A CMM is a widely used machine used to measure objects. A CMM is a coordinate measuring machine. This refers to any machine that measures the geometry of physical objects by sensing discrete points on the surface of the object with a probe. This is the essence of many a metrology system. The precision of a CMM is vital for determining the geometry of objects. This then leads to more precision in the manufacturing and replication of objects.
Probes are the engine of a CMM. They sense objects through their surfaces. There are various types of probes as well. The types of probes used in CMMs include mechanical, optical, laser, and white light. Mechanical probes typically have a ball and rod looking setup attached to them, or have a nozzle setup. These physically touch the surface of a material that is in need of measuring. Optical probes typically refer to spectral analysis and measuring through these means. One can think of a fiber optic probe in particular. These type of probes are usually used in Raman spectroscopy, and diffuse reflection applications. Raman spectroscopy is a spectroscopic technique based on inelastic scattering of monochromatic light, usually from a laser source. Inelastic scattering means that the frequency of photons in monochromatic light changes upon interaction with a sample. The scattering of the photons within a monochromatic light source allows for a device to detect if an object is within the path of monochromatic light. This thus leads to measuring capabilities that are important in terms of a CMM as well. Diffuse reflection is similar to Raman Spectroscopy aside from the optical source is typically infrared. When an IR beam passes through a physical object, it can be reflected off the surface of a particle or be transmitted through a particle. The IR energy reflecting off the surface is typically lost. This transmission‐reflectance event can occur many times in the object, which increases the pathlength. This pathlength is vital for measuring. Finally, the scattered IR energy is collected by a spherical mirror that is focused onto the detector. The detected IR light is partially absorbed by particles of the object, collating the object information.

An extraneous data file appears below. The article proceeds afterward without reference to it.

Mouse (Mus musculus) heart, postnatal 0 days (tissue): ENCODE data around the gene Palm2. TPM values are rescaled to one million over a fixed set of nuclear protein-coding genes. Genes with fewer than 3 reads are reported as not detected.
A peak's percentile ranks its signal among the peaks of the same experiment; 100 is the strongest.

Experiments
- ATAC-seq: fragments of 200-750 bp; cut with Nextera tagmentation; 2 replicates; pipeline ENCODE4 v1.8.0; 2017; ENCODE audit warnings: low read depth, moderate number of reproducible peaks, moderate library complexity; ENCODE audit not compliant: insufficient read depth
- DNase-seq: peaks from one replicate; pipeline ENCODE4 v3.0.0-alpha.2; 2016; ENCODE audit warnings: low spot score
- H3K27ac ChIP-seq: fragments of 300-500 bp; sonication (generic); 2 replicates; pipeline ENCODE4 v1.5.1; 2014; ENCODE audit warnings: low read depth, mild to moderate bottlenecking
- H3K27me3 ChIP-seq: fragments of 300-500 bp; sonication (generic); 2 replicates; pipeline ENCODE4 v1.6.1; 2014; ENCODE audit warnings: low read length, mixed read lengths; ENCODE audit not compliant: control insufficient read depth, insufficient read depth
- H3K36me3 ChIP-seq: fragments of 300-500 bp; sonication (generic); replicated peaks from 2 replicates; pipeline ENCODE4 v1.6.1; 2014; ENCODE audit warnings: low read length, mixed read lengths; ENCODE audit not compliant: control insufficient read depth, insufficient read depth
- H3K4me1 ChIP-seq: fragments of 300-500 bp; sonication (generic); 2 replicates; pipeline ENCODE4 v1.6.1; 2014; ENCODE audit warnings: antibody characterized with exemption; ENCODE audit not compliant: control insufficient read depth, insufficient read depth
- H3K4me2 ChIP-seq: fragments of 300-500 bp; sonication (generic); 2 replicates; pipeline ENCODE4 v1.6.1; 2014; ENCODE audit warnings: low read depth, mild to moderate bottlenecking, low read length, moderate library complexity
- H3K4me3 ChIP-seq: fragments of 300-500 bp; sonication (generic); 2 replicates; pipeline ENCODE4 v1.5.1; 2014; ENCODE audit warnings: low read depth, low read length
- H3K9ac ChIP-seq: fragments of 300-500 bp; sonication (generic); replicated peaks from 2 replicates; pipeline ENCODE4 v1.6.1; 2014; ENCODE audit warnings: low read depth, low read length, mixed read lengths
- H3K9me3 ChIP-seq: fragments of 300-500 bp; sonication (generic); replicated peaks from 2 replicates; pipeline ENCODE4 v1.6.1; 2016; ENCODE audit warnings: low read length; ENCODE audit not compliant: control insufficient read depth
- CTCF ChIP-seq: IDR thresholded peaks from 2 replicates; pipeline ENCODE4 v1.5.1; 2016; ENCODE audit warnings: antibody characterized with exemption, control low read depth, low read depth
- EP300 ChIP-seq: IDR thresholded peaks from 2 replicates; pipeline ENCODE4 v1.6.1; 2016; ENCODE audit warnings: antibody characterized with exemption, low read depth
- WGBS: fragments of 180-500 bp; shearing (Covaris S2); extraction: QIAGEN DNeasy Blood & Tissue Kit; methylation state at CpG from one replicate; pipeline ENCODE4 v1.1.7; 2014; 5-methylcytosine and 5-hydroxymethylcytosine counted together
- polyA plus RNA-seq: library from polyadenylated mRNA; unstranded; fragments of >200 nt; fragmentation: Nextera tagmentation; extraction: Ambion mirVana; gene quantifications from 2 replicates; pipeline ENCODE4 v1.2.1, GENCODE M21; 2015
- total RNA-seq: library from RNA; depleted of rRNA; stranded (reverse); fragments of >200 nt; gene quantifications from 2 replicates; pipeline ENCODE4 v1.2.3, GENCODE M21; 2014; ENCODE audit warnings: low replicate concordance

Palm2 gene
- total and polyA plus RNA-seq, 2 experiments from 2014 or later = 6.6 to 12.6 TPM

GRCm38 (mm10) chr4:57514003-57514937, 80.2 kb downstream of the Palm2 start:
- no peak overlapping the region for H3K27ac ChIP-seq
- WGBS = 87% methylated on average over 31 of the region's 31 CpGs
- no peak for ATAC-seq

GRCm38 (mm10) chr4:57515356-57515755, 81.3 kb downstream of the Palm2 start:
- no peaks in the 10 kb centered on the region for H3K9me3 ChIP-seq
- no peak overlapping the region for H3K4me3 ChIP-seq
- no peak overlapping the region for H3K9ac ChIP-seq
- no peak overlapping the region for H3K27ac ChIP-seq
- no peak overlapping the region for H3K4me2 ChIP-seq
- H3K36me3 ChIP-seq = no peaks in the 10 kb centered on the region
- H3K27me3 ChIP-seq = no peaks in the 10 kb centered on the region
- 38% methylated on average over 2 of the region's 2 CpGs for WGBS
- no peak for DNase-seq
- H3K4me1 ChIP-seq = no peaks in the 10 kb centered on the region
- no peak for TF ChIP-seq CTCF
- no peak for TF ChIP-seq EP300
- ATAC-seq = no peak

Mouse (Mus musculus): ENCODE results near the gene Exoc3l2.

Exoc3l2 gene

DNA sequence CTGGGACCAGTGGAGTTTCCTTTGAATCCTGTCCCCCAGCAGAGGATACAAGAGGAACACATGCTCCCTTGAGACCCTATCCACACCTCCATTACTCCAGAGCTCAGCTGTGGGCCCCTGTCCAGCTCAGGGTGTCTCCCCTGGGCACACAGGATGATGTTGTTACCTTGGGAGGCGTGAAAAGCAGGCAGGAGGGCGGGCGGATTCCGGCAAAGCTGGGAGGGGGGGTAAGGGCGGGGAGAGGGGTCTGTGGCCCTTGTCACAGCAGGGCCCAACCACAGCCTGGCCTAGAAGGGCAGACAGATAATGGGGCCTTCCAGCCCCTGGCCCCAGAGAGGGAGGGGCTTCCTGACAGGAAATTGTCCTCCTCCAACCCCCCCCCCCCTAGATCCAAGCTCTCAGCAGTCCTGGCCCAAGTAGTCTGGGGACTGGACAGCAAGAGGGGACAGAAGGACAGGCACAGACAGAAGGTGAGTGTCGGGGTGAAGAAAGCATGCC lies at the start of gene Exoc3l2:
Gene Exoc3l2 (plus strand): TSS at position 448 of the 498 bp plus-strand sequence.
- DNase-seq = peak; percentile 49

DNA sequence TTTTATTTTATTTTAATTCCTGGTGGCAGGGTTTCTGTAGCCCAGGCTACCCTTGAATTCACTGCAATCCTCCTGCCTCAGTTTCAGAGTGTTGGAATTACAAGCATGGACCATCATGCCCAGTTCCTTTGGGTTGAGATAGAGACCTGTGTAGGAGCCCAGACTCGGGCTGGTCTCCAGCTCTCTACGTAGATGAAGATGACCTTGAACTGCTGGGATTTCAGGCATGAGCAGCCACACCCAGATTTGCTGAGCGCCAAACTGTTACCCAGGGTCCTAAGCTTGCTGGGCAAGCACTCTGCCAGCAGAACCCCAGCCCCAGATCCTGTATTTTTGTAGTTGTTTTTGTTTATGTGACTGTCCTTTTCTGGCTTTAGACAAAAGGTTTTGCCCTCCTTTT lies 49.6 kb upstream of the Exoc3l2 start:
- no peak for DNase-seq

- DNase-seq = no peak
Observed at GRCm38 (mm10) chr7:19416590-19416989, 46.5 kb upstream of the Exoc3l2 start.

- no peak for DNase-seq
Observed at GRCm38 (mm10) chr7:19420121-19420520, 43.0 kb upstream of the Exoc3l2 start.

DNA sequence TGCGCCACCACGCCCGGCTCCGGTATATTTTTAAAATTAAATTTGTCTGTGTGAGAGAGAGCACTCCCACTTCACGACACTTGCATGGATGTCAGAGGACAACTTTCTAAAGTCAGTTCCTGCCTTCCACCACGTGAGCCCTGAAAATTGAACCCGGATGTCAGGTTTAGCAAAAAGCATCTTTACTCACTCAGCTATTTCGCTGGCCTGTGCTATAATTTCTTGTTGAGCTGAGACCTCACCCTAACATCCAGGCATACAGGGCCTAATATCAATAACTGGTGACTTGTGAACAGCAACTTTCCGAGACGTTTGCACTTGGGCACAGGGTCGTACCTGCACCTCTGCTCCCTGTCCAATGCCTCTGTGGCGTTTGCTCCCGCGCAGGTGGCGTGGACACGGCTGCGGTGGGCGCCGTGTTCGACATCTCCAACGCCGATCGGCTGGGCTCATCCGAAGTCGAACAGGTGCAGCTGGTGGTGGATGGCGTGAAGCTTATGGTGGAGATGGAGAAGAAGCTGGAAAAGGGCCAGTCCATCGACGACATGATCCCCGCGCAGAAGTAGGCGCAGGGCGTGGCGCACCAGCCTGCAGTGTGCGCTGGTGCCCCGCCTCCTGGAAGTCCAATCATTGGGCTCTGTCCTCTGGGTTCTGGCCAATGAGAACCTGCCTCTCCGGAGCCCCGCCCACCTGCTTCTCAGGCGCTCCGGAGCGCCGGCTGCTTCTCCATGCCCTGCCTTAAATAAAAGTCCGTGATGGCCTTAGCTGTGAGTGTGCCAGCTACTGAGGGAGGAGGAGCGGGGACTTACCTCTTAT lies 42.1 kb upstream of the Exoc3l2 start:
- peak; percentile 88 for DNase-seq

A CMM is heavily reliant on a built-in coordinate system of, typically, three axes. This is similar to the coordinate systems we are aware of within a 3D build environment. This is a Cartesian Coordinate system. The main structure of which includes three axes of motion. The material used to construct the moving frame has varied over the years. Granite and steel were used in the early CMM ‘s. Today the major CMM manufacturers tend to build frames from aluminium alloy or some derivative and also use ceramic to increase the stiffness of the Z axis for scanning applications. CMM axes need to be stiff because there should be minimal outside inference with forces that may misalign the device during measurement. Any misalignment will cause higher error ranges for measurement.
Scanning techniques are becoming more reliant on data collection and compilation. These methods use either laser beams or white light that are projected against the surface of a part. Thousands of points can then be taken and used not only to check size and position but also to create a 3D image of the part also. This “point-cloud data” can then be transferred to CAD software to create a working 3D model of the part. The ability to hold various point cloud data from these methods is essential for the future development of the field. Big data is something of interest most definitely for this field.
CMM’s are very interesting and are the basis of most metrology methods. It is important to understand how in-depth and fascinating this field is. It is a very vital one as well for the future in terms of 3D printing and manufacturing. Stay tuned for the next installment where we take a look into different subfields within Metrology as well.
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